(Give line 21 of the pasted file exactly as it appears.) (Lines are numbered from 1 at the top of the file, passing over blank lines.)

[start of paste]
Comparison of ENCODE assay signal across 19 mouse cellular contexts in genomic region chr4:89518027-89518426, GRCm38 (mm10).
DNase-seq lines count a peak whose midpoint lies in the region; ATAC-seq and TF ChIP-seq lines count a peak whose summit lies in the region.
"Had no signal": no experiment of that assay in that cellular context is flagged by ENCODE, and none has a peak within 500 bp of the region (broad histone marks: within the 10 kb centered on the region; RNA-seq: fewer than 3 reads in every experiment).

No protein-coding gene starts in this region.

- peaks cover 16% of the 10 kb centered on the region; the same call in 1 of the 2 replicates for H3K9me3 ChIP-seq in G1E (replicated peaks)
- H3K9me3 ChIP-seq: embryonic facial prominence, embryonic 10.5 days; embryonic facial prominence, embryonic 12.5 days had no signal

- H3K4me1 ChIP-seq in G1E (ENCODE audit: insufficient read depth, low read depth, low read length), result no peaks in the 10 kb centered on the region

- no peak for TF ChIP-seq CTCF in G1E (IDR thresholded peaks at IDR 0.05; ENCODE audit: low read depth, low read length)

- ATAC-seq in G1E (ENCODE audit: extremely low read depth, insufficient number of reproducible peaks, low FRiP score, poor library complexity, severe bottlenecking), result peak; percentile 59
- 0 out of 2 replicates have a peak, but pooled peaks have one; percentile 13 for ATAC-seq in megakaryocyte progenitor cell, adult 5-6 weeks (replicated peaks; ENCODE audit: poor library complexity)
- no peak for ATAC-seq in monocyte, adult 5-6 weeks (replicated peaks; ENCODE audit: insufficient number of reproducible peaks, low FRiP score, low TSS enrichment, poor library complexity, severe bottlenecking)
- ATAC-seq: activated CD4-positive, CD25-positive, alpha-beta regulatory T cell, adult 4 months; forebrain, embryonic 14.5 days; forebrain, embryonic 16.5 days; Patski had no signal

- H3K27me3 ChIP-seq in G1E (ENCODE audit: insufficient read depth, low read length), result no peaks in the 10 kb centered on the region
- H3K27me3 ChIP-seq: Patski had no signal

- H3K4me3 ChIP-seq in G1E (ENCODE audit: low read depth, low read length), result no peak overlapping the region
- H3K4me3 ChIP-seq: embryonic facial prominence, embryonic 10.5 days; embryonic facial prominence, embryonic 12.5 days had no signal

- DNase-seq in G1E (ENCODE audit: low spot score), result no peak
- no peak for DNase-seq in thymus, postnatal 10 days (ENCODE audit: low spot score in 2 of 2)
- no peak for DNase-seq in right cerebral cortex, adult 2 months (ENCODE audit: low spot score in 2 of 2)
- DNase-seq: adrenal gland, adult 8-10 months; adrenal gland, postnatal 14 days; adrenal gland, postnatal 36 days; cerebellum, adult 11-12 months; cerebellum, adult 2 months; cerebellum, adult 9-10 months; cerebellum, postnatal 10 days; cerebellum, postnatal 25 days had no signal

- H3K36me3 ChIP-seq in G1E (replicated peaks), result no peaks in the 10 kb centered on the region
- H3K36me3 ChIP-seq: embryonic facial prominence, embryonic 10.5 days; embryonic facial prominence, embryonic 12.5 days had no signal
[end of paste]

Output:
- H3K36me3 ChIP-seq in G1E (replicated peaks), result no peaks in the 10 kb centered on the region